We first learn about Harriet Tubman in elementary school: an extraordinary woman who escaped slavery only to return, again and again, to lead others to freedom on the Underground Railroad.
But this great soul was also part of a complex tapestry of abolitionists, challenging the unjust laws and social structures of their day to create a society free from the stain of human bondage. Some achieved prominence in the history books, but many others toiled in relative obscurity, focused solely on the work of justice and liberation.
The collaborative effort to create lasting change is the heart of Binghamton University’s Harriet Tubman Center for Freedom and Equity, directed by History Professor Anne Bailey and Associate Director Sharon Bryant, also the associate dean of diversity, equity and inclusion for Decker College of Nursing and Health Sciences.
“People like Harriet Tubman did amazing work bringing people to freedom from the South to this area and other areas in the North. But she also worked with a group of abolitionists, and that was a multicultural group, both Black and white. It wasn’t a one-woman show,” Bailey says. “In many ways, that’s what we’re doing: We’re trying to empower others to be co-conductors with us. We’re saying, ‘Join the effort in any way you can.’”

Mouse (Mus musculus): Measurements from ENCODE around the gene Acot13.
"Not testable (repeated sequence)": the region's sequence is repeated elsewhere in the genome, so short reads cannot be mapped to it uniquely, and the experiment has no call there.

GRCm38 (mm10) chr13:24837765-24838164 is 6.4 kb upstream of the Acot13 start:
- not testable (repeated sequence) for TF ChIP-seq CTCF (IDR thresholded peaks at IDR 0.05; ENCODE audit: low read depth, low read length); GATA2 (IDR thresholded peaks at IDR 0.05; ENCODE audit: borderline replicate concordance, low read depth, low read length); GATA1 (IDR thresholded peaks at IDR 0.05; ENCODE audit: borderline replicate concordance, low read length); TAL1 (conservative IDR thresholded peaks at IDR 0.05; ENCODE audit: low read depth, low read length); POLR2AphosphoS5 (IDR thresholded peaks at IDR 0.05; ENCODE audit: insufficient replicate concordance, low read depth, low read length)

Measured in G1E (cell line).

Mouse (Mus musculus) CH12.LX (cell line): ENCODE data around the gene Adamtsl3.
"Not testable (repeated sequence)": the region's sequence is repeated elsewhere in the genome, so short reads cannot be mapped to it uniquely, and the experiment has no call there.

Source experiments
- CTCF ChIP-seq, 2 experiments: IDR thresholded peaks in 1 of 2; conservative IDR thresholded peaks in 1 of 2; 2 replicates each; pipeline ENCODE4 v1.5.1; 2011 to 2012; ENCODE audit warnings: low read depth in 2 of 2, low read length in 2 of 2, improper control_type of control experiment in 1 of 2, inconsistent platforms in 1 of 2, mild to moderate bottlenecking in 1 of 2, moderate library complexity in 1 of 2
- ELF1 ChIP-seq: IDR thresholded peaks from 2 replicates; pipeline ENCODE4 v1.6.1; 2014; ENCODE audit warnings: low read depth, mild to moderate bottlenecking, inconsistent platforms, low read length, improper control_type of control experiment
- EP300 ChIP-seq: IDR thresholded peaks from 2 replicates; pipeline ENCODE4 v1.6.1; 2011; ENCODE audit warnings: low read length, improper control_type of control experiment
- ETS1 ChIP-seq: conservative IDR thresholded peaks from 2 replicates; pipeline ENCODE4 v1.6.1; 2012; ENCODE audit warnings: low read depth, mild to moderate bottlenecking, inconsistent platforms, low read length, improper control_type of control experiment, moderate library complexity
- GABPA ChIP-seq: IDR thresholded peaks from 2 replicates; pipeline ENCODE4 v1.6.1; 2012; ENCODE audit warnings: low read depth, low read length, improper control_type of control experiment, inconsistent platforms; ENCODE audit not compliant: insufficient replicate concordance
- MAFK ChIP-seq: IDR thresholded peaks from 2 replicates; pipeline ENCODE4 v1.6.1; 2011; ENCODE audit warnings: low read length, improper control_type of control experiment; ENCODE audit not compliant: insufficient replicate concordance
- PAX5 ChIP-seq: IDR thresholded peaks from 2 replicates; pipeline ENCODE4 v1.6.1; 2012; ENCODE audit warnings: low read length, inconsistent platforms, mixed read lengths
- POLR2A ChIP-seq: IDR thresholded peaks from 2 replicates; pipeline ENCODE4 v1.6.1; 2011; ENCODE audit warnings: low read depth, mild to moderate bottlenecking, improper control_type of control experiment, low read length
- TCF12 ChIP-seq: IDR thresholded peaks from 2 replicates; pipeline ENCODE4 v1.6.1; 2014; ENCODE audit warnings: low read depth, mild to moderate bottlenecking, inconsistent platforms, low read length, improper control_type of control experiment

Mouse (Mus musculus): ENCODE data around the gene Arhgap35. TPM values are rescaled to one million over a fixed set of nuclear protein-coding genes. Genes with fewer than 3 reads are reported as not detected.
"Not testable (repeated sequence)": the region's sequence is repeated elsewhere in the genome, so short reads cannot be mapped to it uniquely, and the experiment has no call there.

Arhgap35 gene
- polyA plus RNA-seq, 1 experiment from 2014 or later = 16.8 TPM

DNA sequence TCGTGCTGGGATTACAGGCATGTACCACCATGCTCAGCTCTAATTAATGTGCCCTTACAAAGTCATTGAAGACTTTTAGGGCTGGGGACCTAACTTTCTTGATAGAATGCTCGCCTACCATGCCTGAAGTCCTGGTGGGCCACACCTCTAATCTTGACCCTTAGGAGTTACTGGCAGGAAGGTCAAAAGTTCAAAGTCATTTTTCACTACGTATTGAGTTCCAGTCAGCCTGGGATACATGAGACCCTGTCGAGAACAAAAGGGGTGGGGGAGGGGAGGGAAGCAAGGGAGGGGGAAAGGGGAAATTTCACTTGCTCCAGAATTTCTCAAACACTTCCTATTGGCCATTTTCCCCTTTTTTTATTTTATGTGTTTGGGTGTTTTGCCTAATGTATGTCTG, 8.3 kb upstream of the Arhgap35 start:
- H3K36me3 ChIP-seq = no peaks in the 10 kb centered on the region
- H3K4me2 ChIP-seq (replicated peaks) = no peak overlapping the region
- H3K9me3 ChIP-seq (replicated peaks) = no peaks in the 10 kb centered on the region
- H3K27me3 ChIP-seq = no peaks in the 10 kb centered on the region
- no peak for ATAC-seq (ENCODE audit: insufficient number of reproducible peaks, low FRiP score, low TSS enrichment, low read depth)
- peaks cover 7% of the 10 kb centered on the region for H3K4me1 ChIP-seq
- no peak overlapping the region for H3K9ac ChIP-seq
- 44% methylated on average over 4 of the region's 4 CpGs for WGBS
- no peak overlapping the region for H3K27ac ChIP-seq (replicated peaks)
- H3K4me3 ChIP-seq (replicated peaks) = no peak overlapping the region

The center opened in 2019 — the 400th anniversary of the consistent presence of people of African descent in North America, and the start of race-based slavery in what became the United States. The center’s fundamental mission is to advance justice and equity across multiple dimensions, particularly in history, educational access and success, and in medicine and science, technology, engineering and math (STEM).
“Over the past couple of years, many more people have become aware of rampant inequity in American society, and tensions across the political spectrum run high. The Tubman Center is vital in providing a forum for the issues of the day to be discussed and deliberated about,” says De
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